Open source legend Eric S Raymond has weighed in on governance of the Linux Kernel after developers threatened to withdraw their code from the OS.
The nub of the issue is a new code of conduct the project adopted last week in the wake of founder Linus Torvalds standing down as overseer as the project. Torvalds and current kernel maintainer Greg Kroah-Hartmann proposed the new Code of Conduct (CoC) after Torvalds admitted some of his behavior has damaged the kernel development community. He’s therefore stepped aside from his role as kernel maintainer for a time to seek assistance on how to better understand co-workers’ emotions.
The new Code of Conduct adapts the widely-used Contributor Covenant and lists several examples of “unacceptable behavior” but has not gone down well with some in the kernel development community. Some developers, believing the new Code will inevitably see some people banned from kernel development, have even suggested that excluded developers should band together should rescind the grant of their code to the project under provisions of the Gnu Public License.
Doing so would remove their code from the Linux kernel, potentially wreaking havoc for billions of users who rely on Linux to power servers, appliances or smartphones running Android. While the bulk of contributions to Linux now come from large corporations, an effort to replace withdrawn code would not be simple or swift.
The possibility of such a boycott spurred Raymond to post that his long experience considering open source licenses leads him to believe “this threat has teeth.”
“I urge that we all step back from the edge of this cliff, and I weant [sic] to suggest a basis of principle on which settlement can be negotiated.”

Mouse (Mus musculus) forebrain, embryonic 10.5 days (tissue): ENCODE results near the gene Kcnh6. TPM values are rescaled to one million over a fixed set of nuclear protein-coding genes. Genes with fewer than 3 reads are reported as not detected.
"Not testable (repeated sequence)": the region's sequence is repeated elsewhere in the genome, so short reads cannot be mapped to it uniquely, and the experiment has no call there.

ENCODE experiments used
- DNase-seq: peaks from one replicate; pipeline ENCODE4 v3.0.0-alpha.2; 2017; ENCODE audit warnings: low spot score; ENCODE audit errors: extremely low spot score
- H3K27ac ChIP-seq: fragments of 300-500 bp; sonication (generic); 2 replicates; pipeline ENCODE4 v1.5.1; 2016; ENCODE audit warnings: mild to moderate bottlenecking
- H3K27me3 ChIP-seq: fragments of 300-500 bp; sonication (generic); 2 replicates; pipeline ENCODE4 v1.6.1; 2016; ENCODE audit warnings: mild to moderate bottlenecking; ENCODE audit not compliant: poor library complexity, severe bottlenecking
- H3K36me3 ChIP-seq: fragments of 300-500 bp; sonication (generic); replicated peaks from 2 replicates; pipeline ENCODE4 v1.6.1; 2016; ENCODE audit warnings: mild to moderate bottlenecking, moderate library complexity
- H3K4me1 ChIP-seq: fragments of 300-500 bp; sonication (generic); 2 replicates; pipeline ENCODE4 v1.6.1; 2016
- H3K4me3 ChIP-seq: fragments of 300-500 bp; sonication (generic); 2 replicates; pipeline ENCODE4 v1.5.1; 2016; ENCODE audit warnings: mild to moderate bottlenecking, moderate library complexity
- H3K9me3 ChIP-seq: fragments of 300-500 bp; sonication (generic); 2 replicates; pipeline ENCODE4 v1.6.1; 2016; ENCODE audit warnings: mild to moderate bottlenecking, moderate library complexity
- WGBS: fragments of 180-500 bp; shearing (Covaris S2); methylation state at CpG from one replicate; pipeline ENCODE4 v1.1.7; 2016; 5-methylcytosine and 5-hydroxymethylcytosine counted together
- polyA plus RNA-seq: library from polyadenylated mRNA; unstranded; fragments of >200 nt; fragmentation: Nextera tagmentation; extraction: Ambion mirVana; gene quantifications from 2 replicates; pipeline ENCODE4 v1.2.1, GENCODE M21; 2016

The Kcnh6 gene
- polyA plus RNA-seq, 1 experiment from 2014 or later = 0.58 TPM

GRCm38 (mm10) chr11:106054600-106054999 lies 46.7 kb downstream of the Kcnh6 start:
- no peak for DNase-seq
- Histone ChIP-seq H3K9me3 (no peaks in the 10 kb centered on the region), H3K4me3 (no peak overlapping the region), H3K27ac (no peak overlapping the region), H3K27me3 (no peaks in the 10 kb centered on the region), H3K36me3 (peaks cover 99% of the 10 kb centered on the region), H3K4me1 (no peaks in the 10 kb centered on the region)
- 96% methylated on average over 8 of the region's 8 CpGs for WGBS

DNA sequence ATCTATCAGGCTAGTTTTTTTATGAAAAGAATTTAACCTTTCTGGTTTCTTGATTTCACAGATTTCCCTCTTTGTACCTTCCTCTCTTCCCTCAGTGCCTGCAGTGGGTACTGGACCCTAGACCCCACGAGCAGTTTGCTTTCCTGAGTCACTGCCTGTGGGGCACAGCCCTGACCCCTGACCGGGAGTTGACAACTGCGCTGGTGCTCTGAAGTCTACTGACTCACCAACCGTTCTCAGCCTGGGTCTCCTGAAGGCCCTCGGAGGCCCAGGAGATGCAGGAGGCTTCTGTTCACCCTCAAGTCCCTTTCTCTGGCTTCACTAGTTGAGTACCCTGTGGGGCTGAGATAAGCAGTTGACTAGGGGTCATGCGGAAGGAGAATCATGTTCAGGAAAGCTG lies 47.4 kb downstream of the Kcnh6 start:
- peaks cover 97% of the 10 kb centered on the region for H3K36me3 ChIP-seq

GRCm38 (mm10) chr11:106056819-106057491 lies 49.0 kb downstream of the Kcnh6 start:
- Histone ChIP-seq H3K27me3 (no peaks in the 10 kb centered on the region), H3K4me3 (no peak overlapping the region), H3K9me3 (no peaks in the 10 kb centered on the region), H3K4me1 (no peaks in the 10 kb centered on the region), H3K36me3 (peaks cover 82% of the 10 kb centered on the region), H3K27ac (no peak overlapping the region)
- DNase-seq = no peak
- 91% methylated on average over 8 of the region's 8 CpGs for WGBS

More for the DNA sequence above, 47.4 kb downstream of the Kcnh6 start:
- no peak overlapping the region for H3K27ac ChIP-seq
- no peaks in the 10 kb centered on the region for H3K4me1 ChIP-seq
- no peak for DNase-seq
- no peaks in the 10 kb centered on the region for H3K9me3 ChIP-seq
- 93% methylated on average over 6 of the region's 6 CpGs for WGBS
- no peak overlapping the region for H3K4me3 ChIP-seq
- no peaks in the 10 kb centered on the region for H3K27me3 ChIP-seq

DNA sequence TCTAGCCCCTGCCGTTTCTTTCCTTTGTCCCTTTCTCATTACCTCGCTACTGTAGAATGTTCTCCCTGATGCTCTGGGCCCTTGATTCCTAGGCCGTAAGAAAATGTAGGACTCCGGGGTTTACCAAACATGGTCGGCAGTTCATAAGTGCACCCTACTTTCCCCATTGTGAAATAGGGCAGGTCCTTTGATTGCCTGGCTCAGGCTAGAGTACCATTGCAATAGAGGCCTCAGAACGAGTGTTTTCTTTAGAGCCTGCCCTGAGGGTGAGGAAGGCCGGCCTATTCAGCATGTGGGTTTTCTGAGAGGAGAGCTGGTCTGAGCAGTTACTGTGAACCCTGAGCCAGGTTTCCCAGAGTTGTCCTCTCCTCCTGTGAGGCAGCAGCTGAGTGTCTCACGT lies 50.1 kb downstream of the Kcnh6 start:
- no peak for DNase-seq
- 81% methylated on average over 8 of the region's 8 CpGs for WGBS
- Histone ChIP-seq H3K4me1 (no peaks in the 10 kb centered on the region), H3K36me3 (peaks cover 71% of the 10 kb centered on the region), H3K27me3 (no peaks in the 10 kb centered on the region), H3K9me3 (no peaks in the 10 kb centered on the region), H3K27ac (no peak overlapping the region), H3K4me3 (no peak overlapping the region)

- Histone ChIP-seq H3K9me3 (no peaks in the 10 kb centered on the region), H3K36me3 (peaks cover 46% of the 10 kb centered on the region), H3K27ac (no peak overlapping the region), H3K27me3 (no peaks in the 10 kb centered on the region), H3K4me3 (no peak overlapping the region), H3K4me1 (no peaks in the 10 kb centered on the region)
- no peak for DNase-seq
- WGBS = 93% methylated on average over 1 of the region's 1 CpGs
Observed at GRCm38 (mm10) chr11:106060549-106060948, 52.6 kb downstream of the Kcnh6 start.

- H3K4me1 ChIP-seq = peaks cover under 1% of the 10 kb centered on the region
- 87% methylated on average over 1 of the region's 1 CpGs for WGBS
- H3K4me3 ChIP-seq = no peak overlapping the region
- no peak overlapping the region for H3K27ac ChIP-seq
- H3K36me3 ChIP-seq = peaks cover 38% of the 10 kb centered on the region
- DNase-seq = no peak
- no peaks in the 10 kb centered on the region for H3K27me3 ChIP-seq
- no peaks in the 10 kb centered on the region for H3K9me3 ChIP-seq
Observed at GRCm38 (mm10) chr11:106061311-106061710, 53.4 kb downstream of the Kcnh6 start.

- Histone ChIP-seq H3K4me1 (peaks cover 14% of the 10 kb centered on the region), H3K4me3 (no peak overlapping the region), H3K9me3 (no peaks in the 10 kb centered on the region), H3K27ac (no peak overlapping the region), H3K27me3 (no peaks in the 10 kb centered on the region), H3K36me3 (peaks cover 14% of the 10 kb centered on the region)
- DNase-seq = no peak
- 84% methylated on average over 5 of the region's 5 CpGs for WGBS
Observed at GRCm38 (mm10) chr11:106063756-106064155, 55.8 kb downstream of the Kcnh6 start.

After explaining that “Every group of cooperating humans has a telos, a mutually understood purpose towards which they are working,” Raymond characterized the current state of Linux as “a situation in which a subgroup within the Linux kernel's subculture threatens destructive revolt [because] they think the CoC is an attempt to change the group's telos.”
Raymond opines that “this revolt is not really about any of the surface issues the CoC was written to address” and that “It would be maximally unhelpful to accuse the anti-CoC people of being pro-sexism, or anti-minority, or whatever. Doing that can only inflame their sense that the group telos is being hijacked.”
Raymond therefore challenged the Linux community to find a path so that both the group behind the code of conduct and those who object to it settle on a common “telos”.
“The question *not* to get hung up on is what any individual's choice in this matter says about their attitude towards, say, historically underrepresented minorities. It is perfectly consistent to be pro-tolerance and pro-inclusion while believing *this* subculture ought to be all about producing good code without regard to who is offended by the process.”
“Not every kind of good work has to be done everywhere,” Raymond wrote. “Nobody demands that social-justice causes demonstrate their ability to write C.”